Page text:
Some Famous People Who Were in Villa Garzoni Garden.

Certainly many people have enjoyed this amazing, famous garden, even including Napoleon Bonaparte, who visited the villa, as a guest invited by his sister Elisa Baciocchi, who govern Lucca in the beginning of 19th century. Maybe he was even sitting on this bench enjoying the company of his sisters.. Also King of Italy, Victor Emmanuel III has visited this place around 1910, as well as the Ambassador of the United States who was here in the 1920s.

The well-known writer Carlo Lorenzini, the author of the book “Pinocchio”, knew this garden very well since he was often coming here as a child while his grandparents worked in the villa as cooks.  Some experts of his work believe that the kitchen he described in Pinocchio as Mangiafuoco, was inspired by Villa’s Garzoni kitchen. You can find out more about Carlo Lorenzini and enjoy Pinocchio story at the near-by Pinocchio Park.

If you come to Villa Garzoni Garden, you can discover some more of the famous visitors to this place in the Historical, Artistic and Environmental Documentation Centre located close to the entrance.

Here are some beautiful roses I have found close to the gate to Garzoni Garden.

Roses blooming in Villa Garzoni garden, Italy. There is a beautiful, big, shiny green beetle in one of the roses in the center, if you can see it.
Roses blooming in Villa Garzoni Garden, Italy. There is a beautiful, big, shiny green beetle in one of the roses in the center, if you can see it.

The Restoration of Villa Garzoni and Villa Garzoni Garden.

By the end of 19th century, the villa and Garzoni Garden was in poor condition and in the second half of the 1920s the last descendant of the Garzoni’s family has sold the estate. The Garzoni Villa and Garden Complex was recognized as the Italian national monument already in 1909, however it was in ruins till at least December 2000, when fortunately the toy manufacturer Enrico Preziosi decided to buy and restore it.  After so long neglect, the current owner has very nicely restored it in the collaboration with the National Carlo Collodi Foundation.  The  management and care of the garden is in the hands of its subsidiary Sviluppo Turistico Collodi srl. At the moment, only the Garzoni Garden is open to the public.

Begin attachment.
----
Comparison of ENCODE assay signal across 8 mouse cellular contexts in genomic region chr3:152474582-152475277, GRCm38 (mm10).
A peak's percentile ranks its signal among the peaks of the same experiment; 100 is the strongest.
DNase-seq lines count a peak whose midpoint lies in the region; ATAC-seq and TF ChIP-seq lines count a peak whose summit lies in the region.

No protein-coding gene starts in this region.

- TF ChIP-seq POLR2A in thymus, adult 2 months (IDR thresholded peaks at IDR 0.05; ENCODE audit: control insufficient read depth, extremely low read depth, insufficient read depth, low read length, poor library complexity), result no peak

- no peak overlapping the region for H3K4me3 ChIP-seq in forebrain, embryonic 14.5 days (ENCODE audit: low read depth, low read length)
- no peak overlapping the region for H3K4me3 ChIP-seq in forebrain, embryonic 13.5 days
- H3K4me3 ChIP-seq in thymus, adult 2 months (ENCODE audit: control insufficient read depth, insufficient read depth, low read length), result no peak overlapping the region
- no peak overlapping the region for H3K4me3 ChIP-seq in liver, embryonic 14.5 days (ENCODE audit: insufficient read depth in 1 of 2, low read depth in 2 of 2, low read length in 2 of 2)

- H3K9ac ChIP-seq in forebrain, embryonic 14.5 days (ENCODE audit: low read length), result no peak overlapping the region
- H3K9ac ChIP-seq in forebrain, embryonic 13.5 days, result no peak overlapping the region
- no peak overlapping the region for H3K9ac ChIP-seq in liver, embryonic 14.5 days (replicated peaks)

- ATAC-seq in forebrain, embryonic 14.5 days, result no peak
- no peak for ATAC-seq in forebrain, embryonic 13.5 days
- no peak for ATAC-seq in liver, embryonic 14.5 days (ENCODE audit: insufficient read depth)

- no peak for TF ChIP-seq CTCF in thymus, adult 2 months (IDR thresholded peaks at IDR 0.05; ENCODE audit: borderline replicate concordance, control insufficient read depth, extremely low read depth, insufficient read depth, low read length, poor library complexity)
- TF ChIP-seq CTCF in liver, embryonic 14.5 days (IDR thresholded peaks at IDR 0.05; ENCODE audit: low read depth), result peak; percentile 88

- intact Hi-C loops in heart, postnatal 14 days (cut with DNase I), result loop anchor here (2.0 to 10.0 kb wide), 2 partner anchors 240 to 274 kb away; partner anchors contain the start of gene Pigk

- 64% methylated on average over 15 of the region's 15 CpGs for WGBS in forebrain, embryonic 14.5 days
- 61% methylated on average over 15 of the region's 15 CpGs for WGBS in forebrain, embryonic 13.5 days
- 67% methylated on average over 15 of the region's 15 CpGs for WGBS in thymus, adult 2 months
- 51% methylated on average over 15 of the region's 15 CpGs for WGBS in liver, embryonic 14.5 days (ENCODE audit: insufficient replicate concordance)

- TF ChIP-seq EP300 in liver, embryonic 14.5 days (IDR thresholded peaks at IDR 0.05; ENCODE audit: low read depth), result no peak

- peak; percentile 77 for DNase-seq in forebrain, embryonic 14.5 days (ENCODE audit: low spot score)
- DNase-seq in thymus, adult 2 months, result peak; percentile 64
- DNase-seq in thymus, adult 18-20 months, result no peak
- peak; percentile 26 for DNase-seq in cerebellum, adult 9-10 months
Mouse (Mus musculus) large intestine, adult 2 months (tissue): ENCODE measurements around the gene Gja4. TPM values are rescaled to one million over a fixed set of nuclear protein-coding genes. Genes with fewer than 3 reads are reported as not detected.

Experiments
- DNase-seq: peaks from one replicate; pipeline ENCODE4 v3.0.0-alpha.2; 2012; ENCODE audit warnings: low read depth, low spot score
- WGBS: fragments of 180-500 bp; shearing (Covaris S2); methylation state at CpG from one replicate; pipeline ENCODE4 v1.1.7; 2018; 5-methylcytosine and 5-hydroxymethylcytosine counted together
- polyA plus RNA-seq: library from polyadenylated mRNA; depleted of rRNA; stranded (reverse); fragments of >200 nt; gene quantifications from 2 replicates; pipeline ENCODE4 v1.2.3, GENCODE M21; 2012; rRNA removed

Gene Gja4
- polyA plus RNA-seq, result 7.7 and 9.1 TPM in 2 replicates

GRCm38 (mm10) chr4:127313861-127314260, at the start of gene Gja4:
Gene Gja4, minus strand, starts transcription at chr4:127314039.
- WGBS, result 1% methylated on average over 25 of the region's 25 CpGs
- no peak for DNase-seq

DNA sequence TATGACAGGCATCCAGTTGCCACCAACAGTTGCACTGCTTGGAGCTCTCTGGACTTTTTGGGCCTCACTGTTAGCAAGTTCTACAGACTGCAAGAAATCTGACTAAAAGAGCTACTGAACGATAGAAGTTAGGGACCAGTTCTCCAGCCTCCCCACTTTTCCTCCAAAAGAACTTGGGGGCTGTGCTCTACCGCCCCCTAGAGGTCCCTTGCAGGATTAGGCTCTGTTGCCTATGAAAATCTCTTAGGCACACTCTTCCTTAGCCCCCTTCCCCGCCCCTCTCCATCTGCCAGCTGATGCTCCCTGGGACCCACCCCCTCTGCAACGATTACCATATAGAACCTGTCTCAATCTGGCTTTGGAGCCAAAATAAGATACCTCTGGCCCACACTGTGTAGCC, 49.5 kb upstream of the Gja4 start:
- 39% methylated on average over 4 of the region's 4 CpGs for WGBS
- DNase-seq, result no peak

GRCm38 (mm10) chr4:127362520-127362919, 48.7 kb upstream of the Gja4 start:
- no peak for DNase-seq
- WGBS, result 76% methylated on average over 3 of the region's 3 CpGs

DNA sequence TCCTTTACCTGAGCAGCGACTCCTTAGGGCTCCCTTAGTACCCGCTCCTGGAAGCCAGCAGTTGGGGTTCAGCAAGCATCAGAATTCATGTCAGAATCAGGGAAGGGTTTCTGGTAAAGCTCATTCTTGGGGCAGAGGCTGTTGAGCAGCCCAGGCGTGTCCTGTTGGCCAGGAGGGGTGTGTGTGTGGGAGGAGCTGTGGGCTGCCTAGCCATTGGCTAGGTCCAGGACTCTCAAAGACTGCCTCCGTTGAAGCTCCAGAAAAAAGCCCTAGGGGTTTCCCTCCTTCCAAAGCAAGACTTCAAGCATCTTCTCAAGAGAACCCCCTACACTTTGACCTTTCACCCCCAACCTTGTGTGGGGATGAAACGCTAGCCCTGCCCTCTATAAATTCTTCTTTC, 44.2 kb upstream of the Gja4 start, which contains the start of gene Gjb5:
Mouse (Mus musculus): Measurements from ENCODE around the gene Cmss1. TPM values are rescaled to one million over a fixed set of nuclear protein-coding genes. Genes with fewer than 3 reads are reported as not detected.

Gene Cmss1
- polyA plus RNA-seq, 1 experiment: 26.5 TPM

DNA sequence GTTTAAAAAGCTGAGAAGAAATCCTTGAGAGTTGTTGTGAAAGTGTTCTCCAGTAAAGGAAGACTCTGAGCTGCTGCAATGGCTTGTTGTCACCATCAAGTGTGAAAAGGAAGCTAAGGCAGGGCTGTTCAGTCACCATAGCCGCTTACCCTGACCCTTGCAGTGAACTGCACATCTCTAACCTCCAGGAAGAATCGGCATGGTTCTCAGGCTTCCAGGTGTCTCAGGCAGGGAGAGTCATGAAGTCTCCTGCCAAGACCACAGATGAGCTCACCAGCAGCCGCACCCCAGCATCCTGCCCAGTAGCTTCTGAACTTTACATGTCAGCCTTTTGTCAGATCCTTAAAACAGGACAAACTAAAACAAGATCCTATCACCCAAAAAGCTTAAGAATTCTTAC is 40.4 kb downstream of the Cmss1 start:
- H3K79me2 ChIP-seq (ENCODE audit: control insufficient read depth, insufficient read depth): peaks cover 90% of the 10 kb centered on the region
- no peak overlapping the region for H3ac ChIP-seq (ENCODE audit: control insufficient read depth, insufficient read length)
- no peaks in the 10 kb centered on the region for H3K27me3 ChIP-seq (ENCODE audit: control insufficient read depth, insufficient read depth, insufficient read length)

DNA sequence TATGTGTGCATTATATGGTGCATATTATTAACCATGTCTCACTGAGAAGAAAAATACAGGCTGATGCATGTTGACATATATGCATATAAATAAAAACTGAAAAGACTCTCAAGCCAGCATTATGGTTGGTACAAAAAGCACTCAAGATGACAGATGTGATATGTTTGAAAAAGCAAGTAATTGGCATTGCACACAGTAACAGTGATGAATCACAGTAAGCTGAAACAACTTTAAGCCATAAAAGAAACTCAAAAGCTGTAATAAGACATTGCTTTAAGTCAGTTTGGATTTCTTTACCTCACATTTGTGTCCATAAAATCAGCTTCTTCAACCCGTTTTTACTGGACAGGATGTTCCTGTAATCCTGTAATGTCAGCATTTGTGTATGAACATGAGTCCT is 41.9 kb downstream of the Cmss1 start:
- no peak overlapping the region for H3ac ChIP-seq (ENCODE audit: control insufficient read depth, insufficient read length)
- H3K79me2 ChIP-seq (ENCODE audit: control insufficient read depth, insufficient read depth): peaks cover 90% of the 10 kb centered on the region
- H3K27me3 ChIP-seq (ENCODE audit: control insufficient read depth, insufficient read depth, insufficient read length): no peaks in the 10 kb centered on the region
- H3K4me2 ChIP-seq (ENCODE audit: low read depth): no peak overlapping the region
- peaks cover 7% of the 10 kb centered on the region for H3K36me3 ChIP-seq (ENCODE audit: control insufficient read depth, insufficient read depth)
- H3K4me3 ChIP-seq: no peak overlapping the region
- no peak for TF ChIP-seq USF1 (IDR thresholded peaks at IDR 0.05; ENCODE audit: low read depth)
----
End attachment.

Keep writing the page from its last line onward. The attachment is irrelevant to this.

Another view on the pink roses from Garzoni garden, Italy.
Another view on the pink roses from Garzoni Garden, Italy.

I encourage you to visit this amazing, dream-like garden. Here is some more information about how to get to Villa Garzoni Garden, as well as to Pinocchio Park in Collodi. I will also add links to my two other articles about Villa Garzoni Garden below this article.

What Has Inspired Me to Write this Article – the WordPress Weekly Photo Challenge – “Out of this World”.

I was inspired to write this article by this week’s WordPress Weekly Photo Challenge prompt – “Out of this World“.  I think this article works very well for this subject since Villa Garzoni Garden is really extraordinary and almost dream-like. You might also like to see how I have interpreted this theme on my Light Vision blog.

Following and Sharing this Blog.

If you like this blog post, please share it with other people who might be inserted in reading it as well.  Thank you. I  encourage you to follow or subscribe to my blog to receive automatic updates, so you won’t miss future posts.  I look forward to your comments.

The Copyright, Usage Licence and Fine Art Prints.

All photographs and this article are copyrighted by me, Renata Ratajczyk unless otherwise mentioned. I you would like to use any of them in your publications, on your website, or purchase these photographs as fine art prints, please contact me.

My Other Blog – Light Vision.

If you like this blog, you might also like to visit my other blog – Light Vision, where I write about photography, art and travel. Thank you for visiting, liking and sharing my blogs.

Other Articles You Might Also Like to Read.

  1. Villa Garzoni Gardens, Italy – Part One – Meet some Cheeky Fantasy Animals.
  2. Villa Garzoni Garden, Italy – Part Two.
  3. How to Choose the Best Tomato Plants For Your Garden – Part 1.
  4. Visiting Niagara Park’s Botanical Gardens, Part 1.
  5. Visiting Niagara Park’s Botanical Gardens, Part 2.
  6. Roses Blooming in our garden – Part 1.
  7. Roses Blooming in our garden – Part 2.
  8. How to Prepare Roses for Winter.
  9. Memorial Day Rose.
  10. Growing Eden Climbing Rose.
  11. Plants Which Can Thrive on Neglect – Part 1.
  12. A Beautiful Italian Garden For You to Visit – “Giardino Sigurtà” in Valeggio sul Mincio, Northern Italy.